It followed an attempted attack up the right which culminated in Trevor Ringland (scorer of two crackers that same year in Murrayfield) losing his footing close to the touchline but with Philip Matthews and Jimmy McCoy in support. What followed was French-style attacking rugby at its very best.
The perfect plant by McCoy enabled Michael Bradley to sweep the ball away to Paul Dean.
Delicate handling and brilliant lines of running at full tilt between the current Irish team manager Brennie Mullin and Michael Kiernan paved the way for Hugo McNeill to hit the line as effectively as any Irish full-back has ever done.
More to the point the 'Gremlin' (Keith Crossan) read McNeill's line brilliantly, appearing on his shoulder to take the delicate delivery and race in from the 22 for his first international try and in so many ways our most complete touchdown ever.
The 'give it a lash' moniker tends to gloss over the hard graft and meticulous preparation that went into making this try and Mick Doyle's Triple Crown-winning team so special.
Johnny Sexton's drop goal v France (2018)
No further embellishment necessary. It embodied courage and kicking perfection in equal measure. The next five weeks will determine just how iconic it will become but for me, given the context, it's already there.
Brian O'Driscoll's hat-trick of tries v France (2000)
Context is again everything but factoring in the legend that emerged from what we witnessed that day was somehow appropriate. That and his try for the Lions in the opening test in Brisbane in 2001 paved the way for the genius Brian O'Driscoll was set to become.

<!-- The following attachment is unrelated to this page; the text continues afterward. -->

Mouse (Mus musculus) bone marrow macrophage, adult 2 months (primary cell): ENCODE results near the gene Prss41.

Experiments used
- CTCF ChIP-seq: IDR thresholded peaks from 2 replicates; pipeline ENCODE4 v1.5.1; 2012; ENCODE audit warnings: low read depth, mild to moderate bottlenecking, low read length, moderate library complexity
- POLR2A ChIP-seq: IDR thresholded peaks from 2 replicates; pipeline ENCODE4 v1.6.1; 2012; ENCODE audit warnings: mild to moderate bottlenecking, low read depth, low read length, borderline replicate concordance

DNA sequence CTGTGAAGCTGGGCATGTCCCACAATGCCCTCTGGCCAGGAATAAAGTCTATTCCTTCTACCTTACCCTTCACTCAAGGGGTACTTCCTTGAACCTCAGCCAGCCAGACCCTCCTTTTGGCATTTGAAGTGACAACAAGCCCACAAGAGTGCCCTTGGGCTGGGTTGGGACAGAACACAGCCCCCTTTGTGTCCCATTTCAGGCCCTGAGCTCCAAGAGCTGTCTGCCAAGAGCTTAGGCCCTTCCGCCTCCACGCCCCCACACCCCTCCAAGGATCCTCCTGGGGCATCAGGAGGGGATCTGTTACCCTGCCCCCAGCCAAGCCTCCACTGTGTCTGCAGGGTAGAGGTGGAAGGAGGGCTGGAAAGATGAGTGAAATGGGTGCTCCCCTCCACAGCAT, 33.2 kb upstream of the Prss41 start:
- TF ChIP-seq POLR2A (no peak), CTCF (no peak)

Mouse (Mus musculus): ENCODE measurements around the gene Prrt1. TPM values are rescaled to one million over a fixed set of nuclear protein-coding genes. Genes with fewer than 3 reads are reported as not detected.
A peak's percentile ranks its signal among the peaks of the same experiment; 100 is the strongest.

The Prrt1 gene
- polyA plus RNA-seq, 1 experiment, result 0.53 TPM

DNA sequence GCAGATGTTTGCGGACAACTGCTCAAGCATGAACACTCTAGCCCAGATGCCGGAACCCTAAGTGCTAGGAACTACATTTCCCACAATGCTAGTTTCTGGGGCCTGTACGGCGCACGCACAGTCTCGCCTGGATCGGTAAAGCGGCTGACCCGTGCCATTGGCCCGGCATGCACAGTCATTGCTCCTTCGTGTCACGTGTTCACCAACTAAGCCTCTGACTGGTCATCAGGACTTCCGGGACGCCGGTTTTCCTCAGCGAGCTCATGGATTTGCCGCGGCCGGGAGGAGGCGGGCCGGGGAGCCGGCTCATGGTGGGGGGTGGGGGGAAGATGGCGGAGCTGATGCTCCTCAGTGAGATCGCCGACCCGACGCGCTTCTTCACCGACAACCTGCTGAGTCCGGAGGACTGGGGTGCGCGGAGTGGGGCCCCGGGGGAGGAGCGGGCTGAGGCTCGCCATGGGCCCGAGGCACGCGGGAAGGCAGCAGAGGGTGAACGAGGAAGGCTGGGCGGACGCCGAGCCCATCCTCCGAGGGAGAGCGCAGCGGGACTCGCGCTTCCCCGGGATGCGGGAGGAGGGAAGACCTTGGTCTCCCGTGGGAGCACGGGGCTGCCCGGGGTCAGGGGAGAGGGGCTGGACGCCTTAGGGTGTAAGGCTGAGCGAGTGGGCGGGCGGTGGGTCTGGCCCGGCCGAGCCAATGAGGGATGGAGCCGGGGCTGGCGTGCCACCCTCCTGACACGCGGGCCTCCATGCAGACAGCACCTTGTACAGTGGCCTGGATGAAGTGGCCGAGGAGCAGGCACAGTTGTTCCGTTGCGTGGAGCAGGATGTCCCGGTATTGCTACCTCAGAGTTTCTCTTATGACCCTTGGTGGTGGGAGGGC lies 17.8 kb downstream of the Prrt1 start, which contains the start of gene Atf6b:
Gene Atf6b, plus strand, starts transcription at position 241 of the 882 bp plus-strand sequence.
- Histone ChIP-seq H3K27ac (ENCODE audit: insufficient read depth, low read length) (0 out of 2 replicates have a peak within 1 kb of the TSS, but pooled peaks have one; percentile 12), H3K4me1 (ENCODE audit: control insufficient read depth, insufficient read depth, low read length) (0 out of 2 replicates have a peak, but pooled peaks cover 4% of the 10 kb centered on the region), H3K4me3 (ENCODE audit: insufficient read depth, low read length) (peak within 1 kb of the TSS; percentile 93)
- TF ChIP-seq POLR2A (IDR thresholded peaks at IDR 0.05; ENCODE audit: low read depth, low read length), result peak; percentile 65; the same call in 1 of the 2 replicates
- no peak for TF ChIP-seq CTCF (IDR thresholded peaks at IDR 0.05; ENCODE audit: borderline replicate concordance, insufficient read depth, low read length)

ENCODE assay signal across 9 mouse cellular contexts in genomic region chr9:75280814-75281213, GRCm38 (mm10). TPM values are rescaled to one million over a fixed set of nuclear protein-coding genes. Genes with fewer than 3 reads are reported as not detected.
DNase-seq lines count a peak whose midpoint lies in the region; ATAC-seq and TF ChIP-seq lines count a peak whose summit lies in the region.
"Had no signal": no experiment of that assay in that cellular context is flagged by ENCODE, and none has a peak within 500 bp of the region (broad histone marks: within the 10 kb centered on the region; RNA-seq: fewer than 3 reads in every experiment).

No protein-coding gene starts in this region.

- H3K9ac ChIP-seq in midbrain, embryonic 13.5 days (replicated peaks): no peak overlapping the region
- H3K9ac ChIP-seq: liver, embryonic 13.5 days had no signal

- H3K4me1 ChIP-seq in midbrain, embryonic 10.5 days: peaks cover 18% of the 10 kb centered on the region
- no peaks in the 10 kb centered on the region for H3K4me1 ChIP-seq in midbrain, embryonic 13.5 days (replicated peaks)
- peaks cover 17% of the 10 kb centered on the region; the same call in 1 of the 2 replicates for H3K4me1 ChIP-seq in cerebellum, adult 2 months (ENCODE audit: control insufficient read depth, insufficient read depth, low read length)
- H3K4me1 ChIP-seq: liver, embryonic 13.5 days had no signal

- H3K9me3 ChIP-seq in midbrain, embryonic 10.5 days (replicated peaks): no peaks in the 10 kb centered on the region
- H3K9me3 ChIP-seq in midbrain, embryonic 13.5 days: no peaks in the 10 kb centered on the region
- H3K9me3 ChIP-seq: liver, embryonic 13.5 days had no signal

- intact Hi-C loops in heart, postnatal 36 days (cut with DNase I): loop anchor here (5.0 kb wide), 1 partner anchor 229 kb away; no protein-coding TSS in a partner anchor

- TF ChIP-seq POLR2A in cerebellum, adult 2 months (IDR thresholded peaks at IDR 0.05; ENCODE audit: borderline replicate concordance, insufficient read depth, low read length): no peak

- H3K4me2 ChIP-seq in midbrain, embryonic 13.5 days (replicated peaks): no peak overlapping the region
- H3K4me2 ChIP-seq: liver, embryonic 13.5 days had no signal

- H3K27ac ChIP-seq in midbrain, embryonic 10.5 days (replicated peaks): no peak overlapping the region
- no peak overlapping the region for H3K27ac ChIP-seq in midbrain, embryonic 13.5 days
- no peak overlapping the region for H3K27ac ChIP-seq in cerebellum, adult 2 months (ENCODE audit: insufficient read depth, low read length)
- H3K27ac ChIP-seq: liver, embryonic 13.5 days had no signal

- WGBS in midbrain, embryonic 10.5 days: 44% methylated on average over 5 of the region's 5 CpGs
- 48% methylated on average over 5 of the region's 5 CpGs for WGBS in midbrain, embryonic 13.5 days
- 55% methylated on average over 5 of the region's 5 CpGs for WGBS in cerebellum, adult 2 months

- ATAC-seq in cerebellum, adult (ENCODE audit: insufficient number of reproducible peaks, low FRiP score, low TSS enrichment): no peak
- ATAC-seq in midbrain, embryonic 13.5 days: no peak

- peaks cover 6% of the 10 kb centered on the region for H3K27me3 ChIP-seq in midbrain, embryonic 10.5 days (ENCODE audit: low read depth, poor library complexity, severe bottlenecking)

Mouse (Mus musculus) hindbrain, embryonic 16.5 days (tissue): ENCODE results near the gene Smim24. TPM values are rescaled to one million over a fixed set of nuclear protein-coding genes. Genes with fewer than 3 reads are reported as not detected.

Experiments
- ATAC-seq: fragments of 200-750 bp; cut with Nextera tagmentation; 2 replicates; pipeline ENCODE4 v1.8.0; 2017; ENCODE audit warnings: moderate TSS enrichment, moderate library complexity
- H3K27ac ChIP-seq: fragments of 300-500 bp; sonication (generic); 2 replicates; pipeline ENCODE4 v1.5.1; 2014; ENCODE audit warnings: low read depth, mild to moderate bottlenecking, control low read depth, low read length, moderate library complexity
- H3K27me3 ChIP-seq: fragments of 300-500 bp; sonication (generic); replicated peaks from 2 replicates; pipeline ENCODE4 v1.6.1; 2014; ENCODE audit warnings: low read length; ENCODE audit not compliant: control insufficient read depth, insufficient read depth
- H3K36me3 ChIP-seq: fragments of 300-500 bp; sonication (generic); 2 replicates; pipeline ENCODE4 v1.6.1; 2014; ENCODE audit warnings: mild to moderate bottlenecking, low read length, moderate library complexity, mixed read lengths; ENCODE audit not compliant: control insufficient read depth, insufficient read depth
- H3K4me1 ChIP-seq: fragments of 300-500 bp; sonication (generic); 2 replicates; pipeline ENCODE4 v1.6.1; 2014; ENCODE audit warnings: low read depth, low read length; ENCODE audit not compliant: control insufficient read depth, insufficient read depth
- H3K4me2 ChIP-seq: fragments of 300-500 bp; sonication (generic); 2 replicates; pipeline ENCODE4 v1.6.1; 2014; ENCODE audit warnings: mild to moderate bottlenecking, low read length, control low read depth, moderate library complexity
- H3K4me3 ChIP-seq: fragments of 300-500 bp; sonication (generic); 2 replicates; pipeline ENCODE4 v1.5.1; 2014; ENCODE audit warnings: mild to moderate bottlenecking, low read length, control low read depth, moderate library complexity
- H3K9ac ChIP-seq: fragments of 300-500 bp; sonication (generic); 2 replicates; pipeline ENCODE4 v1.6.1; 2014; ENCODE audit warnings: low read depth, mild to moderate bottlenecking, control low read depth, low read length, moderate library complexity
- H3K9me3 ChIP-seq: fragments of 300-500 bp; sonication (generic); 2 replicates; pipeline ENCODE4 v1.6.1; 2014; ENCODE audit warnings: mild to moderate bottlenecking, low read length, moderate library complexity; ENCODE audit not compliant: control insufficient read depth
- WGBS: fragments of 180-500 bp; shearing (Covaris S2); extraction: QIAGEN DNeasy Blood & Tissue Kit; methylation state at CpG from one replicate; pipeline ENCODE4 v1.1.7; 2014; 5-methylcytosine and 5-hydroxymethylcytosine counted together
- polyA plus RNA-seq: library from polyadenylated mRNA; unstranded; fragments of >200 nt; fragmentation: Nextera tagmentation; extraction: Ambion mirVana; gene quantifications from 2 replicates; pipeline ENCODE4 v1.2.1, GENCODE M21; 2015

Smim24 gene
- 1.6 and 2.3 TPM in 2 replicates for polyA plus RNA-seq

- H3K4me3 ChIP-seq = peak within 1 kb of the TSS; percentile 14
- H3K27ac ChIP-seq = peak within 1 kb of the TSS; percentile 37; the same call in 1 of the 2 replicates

Prior to 2000 we had lost on every visit to Paris since 1972. Even at home our record was abysmal with just a single win and draw since 1983, and don't forget that much-pedalled line about 'bad travellers'.
Indeed, going into the game we had lost 15 in-a-row to the French home and away.
Enter the skinny kid in the extra-large shirt and the rest is history. Lest we forget it took Sexton-like nerves of steel from David Humphreys with a penalty in the dying minutes to seal the deal (27-25) as a rugby legend announced his arrival on the global stage.
Ronan O'Gara's drop goal to seal the Grand Slam (2009)
It was the ice-cool kick that edged us in front and ultimately to a first Grand Slam in 61 years and to a second clean sweep ever.
It was not as difficult as Sexton's drop goal from heaven in St Denis but a fitting tribute and enduring legacy to another of our greatest out-halves and one, who just like the current incumbent, possessed bottle in abundance.